CD Review of Rain by Joe Jackson
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Joe Jackson: Rain

Reviewed by Mojo Flucke, PhD


t his worst, Joe Jackson can sound like a sniveling, overproduced toad. At his best, he can create anything from punky pop to beautiful jazz-rock soundscapes in which the piano is an extension of his voice or a rhythmic battering ram – whatever he needs. His voice can rise to terrifying levels of righteous indignation or glide down to subtle emotional depths that only adults who've made their way into the world can possibly understand.

Over the last 20 years, Jackson's output has been uneven, including a good number of greatest-hits reshufflings and side projects (anyone remember the Tucker soundtrack?). Serious fans who dug Jackson back in his 1980s heyday probably haven't been very excited since Live 1980/86, 1989's Blaze of Glory, or possibly even 1991's Laughter & Lust, an overproduced record that still had a couple gems in "Jamie G.," "Hit Single," and a vicious cover of "Oh Well," a Fleetwood Mac staple dating to the pre-Buckingham/Nicks era. If you're a Jackson fan and you didn't hear 2003's Volume 4, bashed out by the original Look Sharp band, you owe it to yourself to get it (and get one of the early pressings with the bonus live CD tucked in the back).

Which brings us to Rain, which finds Joe Jackson at his absolute, shimmering best.

Maybe Joe's playing to the crowd or trying to recreate the magic of the Night and Day era, when he was so popular among intelligent music fans that record stores couldn't keep him in stock. Maybe he's ready to strip back down to piano, bass and drums to dial back the resources needed for the next tour. Maybe, just maybe, Jackson's proven to himself that he can do it all musically, stretching himself seven ways creatively, and succeed – and now it's time to do what he does best: Play in a small band and let his piano do the talking. That's exactly what's happening on this record, and it's vintage Joe. Dial in the reverb on his voice so he doesn't sound too naked, play mostly driving midtempo pop with some jazz rhythms and chords mixed in here and there to up the sophistication factor, and…just go, sans guitar. The first two cuts, "Invisible Man" and "Too Tough," are so basic, so melodic, that they both match his best a la "It's Different for Girls." "Citizen Sane," with its mashing downbeat and rattly cymbal, might sound a little like the old-school power pop that propelled Jackson on the scene in the late 1970s, but underlying is a little Latin lupe-lu – the kind that peppered  Night and Day.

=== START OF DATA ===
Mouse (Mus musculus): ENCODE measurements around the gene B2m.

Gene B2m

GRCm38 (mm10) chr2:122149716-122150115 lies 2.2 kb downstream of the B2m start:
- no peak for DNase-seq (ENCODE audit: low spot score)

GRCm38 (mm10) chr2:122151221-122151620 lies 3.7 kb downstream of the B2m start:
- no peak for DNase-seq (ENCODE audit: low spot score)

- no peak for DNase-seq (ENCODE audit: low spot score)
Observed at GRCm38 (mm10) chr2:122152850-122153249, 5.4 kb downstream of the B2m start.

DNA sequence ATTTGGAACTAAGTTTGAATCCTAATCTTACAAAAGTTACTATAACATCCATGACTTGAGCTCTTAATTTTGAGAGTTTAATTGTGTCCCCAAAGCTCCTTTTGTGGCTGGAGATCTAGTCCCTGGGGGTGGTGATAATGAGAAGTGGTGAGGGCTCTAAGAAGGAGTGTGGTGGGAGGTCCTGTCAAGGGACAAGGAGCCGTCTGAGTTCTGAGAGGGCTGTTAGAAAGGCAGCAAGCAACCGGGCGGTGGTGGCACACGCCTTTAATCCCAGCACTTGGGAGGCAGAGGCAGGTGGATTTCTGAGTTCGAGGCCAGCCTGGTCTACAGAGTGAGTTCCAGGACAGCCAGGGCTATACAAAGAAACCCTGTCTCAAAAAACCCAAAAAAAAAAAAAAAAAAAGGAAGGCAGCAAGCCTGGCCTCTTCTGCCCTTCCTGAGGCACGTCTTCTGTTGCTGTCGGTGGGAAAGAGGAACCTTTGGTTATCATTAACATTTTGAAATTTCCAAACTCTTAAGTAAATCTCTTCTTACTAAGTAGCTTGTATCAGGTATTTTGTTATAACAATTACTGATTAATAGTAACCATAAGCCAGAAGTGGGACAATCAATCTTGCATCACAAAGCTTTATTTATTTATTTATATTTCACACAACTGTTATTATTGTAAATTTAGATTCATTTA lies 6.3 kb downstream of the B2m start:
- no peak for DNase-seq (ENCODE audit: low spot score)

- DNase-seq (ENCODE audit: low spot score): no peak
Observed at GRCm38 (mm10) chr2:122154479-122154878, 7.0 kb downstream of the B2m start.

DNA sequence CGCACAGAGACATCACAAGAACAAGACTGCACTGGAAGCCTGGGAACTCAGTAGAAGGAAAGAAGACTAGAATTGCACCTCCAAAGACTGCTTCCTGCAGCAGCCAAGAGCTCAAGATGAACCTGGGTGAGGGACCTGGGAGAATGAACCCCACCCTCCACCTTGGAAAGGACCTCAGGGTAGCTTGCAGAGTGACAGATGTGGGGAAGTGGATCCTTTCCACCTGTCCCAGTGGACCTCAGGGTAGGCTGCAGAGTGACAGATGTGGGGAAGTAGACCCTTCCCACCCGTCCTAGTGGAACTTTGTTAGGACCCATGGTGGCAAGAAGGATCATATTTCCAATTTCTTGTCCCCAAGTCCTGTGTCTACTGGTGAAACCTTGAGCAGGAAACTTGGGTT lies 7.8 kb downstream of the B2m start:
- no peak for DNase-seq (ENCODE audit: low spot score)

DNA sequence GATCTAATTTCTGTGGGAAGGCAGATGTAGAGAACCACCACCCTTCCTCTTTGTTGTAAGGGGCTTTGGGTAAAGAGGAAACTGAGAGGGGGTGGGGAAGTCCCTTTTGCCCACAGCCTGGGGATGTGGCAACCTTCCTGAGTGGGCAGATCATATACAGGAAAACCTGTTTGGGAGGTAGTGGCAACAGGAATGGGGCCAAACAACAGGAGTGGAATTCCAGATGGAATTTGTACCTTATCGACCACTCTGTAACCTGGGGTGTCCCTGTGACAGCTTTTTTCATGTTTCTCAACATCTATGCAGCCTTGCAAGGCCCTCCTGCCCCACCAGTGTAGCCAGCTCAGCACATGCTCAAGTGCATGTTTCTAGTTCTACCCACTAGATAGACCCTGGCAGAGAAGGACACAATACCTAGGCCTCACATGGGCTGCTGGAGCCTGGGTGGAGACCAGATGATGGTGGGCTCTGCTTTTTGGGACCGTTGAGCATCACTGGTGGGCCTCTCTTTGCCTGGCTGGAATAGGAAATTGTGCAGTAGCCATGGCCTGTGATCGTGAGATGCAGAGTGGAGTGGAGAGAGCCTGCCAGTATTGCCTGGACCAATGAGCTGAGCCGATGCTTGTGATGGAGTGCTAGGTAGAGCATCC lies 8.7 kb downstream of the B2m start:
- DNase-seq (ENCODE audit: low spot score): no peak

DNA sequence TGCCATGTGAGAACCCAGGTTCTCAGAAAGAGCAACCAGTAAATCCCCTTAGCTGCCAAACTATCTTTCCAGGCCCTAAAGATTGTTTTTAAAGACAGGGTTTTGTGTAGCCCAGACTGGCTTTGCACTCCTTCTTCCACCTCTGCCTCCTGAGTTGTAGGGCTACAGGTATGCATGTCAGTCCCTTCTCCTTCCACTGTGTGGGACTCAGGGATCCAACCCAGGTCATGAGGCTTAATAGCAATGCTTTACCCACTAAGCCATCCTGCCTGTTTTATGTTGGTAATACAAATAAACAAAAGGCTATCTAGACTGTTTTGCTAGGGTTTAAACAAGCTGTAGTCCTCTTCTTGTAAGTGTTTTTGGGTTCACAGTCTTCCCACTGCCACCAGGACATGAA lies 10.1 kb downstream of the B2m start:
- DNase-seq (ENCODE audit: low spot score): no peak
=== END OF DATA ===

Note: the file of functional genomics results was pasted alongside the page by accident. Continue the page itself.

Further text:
Those are good cuts, for sure. The coolest part of Rain, though, might be the musical breadcrumbs Jackson drops in his songs, inviting us along on tour of the many and varied influences from which the accomplished songwriter/piano man draws. There's "King Pleasure Time," which borrows a little rhythmic riff from the Strangeloves' "Night Time," the classic '60s rocker covered by everyone from the J. Geils Band to Bauhaus. "Uptown Train's" smooth soul-jazz groove is straight outta Ramsey Lewis's "The In Crowd," which JJ freaks will recall he covered on 2000’s live Summer in the City album. And "So Low" somehow works a little "Happiness Is a Warm Gun" into the verse. The closer, "A Place in the Rain," is a slow shuffle in the vein of "A Slow Song," Jackson's own showstopping classic.

But most of all, the old Joe Jackson's back in the lyrics. You can't quantify on a monitor how good they are, the poems and anecdotes and perfect summations of modern life – it's not worth trying. Without hearing his expressive voice, his piano playing, the easy meshing of Jackson and original bandmates Graham Maby and Dave Houghton, the lyrics are just words on paper. Let it suffice to say that if you're a diehard fan who feels that some of Jackson's recent output (save Volume 4) has seemed like a light, sensible lunch, this album's the steak dinner you ordered back in 1991, and the waiter's serving it perfectly rare with a very nice cab on the side. Bon appetit!

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